The ‘space race’ began when I was in the second grade. Every grade after that brought more science education in the schools, the excitement of NASA launches, and an overall interest in Earth’s Moon and the stars. My Sears telescope arrived as a tenth birthday present, and since then I have never stopped observing. My childhood friends and I were space ‘fans’. After school we drank Tang and ate Space Sticks while watching The Adventures of Rocky and Bullwinkle and Friends/. Like Alan Shepard and John Glenn even our cartoon friends were Midwesterners. While I didn’t live in Frostbite Falls Minnesota, the Dark Skies in my part of rural Wisconsin educated me to closely watch my environment on the ground too. This was aided by the USDA’s The US Department of Agriculture’s Smokey the Bear campaign and several years of Scouting. We could become Junior Forest Rangers and earn an astronomy badge while we waited to grow up to become astronauts.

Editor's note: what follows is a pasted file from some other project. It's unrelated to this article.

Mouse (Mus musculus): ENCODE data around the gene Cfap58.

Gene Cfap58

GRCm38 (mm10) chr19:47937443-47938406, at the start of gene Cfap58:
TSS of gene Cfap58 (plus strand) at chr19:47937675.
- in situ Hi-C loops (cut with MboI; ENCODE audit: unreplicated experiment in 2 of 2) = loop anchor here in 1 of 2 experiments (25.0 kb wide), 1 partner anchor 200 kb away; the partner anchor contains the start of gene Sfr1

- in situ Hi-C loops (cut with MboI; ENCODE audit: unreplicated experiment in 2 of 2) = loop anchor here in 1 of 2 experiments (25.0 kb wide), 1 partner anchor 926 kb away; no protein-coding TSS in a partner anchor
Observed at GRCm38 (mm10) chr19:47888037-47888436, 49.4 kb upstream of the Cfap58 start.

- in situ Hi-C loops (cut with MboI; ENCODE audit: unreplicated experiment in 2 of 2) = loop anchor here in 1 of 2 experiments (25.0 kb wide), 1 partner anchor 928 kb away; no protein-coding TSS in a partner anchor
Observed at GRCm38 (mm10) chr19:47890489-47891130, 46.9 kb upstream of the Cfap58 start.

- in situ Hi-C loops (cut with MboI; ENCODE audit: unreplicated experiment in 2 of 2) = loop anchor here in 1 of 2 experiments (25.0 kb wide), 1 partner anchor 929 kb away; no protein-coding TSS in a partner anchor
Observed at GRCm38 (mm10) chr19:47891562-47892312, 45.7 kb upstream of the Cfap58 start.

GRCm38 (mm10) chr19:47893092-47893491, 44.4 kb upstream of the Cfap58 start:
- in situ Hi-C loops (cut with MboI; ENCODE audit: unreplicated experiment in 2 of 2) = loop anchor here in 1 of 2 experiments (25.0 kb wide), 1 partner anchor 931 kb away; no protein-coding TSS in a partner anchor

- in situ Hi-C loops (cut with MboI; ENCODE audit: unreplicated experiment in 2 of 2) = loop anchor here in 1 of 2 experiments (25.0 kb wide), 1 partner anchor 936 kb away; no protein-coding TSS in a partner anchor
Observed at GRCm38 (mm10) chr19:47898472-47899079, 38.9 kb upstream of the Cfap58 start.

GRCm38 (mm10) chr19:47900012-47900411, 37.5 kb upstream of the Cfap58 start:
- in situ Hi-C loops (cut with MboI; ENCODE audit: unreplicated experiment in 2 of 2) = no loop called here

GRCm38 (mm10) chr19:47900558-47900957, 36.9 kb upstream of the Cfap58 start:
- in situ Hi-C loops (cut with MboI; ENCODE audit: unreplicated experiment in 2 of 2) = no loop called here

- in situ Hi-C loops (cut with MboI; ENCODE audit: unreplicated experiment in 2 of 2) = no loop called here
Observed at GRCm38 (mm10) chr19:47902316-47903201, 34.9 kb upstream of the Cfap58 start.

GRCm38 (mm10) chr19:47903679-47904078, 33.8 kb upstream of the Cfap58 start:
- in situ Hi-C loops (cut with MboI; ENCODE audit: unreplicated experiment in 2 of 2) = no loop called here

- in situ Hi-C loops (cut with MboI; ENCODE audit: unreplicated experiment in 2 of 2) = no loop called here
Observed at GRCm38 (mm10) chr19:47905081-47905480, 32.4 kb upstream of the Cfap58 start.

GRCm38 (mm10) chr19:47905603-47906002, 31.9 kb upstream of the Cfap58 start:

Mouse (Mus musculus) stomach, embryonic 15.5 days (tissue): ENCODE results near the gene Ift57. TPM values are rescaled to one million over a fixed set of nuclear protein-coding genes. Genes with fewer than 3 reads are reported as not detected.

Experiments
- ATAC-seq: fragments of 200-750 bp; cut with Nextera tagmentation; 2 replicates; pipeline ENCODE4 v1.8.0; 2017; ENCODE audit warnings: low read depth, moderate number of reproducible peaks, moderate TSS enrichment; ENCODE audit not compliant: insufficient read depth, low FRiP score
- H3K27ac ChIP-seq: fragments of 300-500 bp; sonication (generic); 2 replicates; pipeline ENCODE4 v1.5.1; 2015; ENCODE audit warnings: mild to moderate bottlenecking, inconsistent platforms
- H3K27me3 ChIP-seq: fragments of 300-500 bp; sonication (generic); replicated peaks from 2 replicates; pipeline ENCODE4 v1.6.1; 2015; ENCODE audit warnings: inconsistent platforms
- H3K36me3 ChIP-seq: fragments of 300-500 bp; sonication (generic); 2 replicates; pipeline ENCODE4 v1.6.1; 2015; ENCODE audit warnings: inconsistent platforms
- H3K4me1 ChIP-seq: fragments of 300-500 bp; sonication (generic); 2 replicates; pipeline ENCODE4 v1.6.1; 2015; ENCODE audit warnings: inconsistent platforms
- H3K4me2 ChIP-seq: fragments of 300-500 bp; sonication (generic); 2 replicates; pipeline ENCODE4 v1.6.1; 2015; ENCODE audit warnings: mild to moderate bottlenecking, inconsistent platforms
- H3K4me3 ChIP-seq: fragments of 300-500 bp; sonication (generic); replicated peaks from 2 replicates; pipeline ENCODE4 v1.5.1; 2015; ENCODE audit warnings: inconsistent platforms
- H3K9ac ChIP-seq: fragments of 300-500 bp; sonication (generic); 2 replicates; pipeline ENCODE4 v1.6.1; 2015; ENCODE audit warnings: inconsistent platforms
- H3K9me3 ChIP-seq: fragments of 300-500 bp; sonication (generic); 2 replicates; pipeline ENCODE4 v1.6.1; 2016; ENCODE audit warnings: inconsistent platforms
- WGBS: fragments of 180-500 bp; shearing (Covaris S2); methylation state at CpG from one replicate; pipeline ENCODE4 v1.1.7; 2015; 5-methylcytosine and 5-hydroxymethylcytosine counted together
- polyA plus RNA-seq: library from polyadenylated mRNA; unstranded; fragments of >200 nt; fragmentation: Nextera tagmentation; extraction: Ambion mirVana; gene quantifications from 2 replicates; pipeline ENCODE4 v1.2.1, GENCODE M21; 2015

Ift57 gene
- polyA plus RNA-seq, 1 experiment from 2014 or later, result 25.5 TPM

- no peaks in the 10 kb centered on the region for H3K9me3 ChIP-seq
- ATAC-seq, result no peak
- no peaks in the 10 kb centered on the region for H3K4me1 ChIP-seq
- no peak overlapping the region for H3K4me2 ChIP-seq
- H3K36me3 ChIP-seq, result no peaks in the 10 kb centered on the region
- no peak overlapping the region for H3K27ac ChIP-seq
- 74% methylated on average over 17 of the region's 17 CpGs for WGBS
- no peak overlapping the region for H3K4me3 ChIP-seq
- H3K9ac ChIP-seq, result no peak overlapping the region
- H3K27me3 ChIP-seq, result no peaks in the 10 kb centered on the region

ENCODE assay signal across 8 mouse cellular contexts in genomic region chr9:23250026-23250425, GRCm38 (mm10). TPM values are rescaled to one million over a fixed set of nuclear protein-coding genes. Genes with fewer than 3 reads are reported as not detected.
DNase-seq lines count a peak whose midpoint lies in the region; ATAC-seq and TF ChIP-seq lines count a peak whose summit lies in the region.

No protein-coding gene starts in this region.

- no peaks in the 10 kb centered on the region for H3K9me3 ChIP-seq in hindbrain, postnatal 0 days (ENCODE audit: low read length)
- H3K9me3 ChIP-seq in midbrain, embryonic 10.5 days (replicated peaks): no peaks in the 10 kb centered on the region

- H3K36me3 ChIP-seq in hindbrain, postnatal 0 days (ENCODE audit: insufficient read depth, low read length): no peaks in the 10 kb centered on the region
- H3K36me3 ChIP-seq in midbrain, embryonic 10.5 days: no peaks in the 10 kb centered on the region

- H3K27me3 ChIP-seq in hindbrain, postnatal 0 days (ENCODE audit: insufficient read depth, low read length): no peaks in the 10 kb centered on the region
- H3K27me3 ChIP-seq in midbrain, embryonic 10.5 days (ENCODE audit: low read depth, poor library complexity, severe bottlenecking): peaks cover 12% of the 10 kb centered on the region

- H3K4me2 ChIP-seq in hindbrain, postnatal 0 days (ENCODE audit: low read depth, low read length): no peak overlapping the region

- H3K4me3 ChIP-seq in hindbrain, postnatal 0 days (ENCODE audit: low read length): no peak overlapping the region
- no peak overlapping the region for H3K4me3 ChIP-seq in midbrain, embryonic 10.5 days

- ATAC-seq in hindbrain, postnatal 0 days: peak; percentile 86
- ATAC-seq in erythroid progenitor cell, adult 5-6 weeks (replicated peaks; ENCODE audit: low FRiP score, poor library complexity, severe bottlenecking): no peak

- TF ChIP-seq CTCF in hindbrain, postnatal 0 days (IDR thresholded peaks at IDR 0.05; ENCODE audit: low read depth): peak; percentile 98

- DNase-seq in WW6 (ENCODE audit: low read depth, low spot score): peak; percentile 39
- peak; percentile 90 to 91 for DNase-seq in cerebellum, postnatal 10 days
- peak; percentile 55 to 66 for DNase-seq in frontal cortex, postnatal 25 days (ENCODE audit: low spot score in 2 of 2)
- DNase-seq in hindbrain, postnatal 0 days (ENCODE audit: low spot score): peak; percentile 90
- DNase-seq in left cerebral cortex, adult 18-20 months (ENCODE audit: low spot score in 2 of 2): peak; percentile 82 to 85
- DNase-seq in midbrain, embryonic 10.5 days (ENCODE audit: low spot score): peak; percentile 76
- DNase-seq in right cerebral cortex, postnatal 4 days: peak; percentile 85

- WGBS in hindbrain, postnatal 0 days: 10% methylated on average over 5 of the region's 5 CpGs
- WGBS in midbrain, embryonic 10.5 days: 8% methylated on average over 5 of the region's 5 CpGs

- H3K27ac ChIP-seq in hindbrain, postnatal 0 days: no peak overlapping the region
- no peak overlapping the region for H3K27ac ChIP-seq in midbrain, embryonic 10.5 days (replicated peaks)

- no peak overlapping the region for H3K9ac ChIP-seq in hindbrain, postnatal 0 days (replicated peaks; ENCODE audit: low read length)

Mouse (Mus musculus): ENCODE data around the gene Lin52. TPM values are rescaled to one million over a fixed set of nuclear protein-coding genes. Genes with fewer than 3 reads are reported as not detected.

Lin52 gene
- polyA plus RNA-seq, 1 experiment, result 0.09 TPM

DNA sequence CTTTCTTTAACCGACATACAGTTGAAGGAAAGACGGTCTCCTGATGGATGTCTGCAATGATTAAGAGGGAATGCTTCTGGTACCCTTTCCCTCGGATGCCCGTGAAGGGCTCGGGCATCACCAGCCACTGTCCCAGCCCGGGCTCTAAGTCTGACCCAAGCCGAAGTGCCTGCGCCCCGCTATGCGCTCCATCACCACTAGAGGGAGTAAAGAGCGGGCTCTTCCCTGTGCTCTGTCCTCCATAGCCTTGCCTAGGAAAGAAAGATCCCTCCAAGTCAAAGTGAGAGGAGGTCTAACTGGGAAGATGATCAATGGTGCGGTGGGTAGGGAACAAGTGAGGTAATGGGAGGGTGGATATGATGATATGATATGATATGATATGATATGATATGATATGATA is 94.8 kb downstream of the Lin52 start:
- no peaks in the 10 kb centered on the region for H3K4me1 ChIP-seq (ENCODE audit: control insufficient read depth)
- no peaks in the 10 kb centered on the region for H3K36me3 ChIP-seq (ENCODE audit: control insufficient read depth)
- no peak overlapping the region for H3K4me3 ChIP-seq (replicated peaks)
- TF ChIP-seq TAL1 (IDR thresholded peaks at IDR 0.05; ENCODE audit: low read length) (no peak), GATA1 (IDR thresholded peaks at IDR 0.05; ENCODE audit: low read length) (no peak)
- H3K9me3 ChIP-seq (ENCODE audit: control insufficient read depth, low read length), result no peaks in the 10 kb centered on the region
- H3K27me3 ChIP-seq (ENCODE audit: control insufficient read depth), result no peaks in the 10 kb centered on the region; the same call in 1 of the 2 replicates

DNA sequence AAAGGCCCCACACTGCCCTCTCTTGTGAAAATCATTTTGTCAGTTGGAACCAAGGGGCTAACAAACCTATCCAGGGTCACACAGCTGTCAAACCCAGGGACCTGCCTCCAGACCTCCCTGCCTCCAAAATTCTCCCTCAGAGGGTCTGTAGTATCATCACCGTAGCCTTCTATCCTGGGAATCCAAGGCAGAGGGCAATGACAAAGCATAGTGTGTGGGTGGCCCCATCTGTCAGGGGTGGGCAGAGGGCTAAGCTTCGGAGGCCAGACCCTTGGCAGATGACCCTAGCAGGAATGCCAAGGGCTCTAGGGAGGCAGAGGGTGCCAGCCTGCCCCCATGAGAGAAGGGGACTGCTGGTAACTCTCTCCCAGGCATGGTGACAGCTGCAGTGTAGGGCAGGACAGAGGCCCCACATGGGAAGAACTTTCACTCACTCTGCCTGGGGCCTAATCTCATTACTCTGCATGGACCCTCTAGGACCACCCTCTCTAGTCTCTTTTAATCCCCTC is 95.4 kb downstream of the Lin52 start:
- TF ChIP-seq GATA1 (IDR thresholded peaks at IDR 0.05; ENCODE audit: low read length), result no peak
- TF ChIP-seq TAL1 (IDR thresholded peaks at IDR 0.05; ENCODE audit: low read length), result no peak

Decades later, in the 21st Century, I joined IDA in 2015 because I wanted to focus on specific problems of residential light pollution. While the constellations in our backyard are still diminished by the Atlanta glow and the Milky Way appears infrequently, it is now darker within my development with some behavior changes and inexpensive hardware.
We need to ‘recalibrate’. Best practices have financial and environmental rewards. As a retired epidemiologist, I have come to believe that ‘dark skies are healthy skies’. Currently, there are proven methods and technologies to return nighttime to everyone. We may not have Mr. Peabody’s Way-Back Machine, but we can do this.